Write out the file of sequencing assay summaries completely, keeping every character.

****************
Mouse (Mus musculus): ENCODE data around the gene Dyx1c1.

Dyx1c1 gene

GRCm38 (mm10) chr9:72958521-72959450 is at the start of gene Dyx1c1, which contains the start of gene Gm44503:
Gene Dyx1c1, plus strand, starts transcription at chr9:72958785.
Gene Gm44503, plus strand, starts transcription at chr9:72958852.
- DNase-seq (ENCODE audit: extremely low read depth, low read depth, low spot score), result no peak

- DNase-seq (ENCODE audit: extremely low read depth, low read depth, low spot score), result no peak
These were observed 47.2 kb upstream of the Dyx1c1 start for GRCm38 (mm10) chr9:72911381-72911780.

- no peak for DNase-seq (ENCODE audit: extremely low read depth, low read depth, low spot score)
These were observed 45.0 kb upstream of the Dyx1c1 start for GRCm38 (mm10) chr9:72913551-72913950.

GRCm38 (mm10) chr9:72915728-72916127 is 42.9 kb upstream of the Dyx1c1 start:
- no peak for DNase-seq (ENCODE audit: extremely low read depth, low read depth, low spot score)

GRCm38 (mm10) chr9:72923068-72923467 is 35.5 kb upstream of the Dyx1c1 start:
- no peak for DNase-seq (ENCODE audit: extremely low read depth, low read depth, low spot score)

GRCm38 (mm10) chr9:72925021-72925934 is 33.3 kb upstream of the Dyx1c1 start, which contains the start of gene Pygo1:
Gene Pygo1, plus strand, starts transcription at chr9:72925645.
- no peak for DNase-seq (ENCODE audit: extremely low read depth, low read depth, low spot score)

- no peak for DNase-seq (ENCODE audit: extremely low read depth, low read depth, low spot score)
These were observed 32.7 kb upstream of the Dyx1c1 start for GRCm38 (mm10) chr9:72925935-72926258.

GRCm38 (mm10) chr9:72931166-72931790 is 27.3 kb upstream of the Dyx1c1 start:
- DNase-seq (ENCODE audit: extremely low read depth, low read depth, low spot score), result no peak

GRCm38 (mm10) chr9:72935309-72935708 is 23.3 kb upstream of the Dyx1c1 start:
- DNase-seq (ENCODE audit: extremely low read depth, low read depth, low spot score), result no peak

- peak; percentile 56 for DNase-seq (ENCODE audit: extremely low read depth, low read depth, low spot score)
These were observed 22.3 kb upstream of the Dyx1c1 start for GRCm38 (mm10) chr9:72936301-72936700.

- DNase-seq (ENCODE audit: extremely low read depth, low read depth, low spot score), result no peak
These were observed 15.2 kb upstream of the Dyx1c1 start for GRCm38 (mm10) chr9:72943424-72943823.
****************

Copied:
Mouse (Mus musculus): ENCODE data around the gene Dyx1c1.

Dyx1c1 gene

GRCm38 (mm10) chr9:72958521-72959450 is at the start of gene Dyx1c1, which contains the start of gene Gm44503:
Gene Dyx1c1, plus strand, starts transcription at chr9:72958785.
Gene Gm44503, plus strand, starts transcription at chr9:72958852.
- DNase-seq (ENCODE audit: extremely low read depth, low read depth, low spot score), result no peak

- DNase-seq (ENCODE audit: extremely low read depth, low read depth, low spot score), result no peak
These were observed 47.2 kb upstream of the Dyx1c1 start for GRCm38 (mm10) chr9:72911381-72911780.

- no peak for DNase-seq (ENCODE audit: extremely low read depth, low read depth, low spot score)
These were observed 45.0 kb upstream of the Dyx1c1 start for GRCm38 (mm10) chr9:72913551-72913950.

GRCm38 (mm10) chr9:72915728-72916127 is 42.9 kb upstream of the Dyx1c1 start:
- no peak for DNase-seq (ENCODE audit: extremely low read depth, low read depth, low spot score)

GRCm38 (mm10) chr9:72923068-72923467 is 35.5 kb upstream of the Dyx1c1 start:
- no peak for DNase-seq (ENCODE audit: extremely low read depth, low read depth, low spot score)

GRCm38 (mm10) chr9:72925021-72925934 is 33.3 kb upstream of the Dyx1c1 start, which contains the start of gene Pygo1:
Gene Pygo1, plus strand, starts transcription at chr9:72925645.
- no peak for DNase-seq (ENCODE audit: extremely low read depth, low read depth, low spot score)

- no peak for DNase-seq (ENCODE audit: extremely low read depth, low read depth, low spot score)
These were observed 32.7 kb upstream of the Dyx1c1 start for GRCm38 (mm10) chr9:72925935-72926258.

GRCm38 (mm10) chr9:72931166-72931790 is 27.3 kb upstream of the Dyx1c1 start:
- DNase-seq (ENCODE audit: extremely low read depth, low read depth, low spot score), result no peak

GRCm38 (mm10) chr9:72935309-72935708 is 23.3 kb upstream of the Dyx1c1 start:
- DNase-seq (ENCODE audit: extremely low read depth, low read depth, low spot score), result no peak

- peak; percentile 56 for DNase-seq (ENCODE audit: extremely low read depth, low read depth, low spot score)
These were observed 22.3 kb upstream of the Dyx1c1 start for GRCm38 (mm10) chr9:72936301-72936700.

- DNase-seq (ENCODE audit: extremely low read depth, low read depth, low spot score), result no peak
These were observed 15.2 kb upstream of the Dyx1c1 start for GRCm38 (mm10) chr9:72943424-72943823.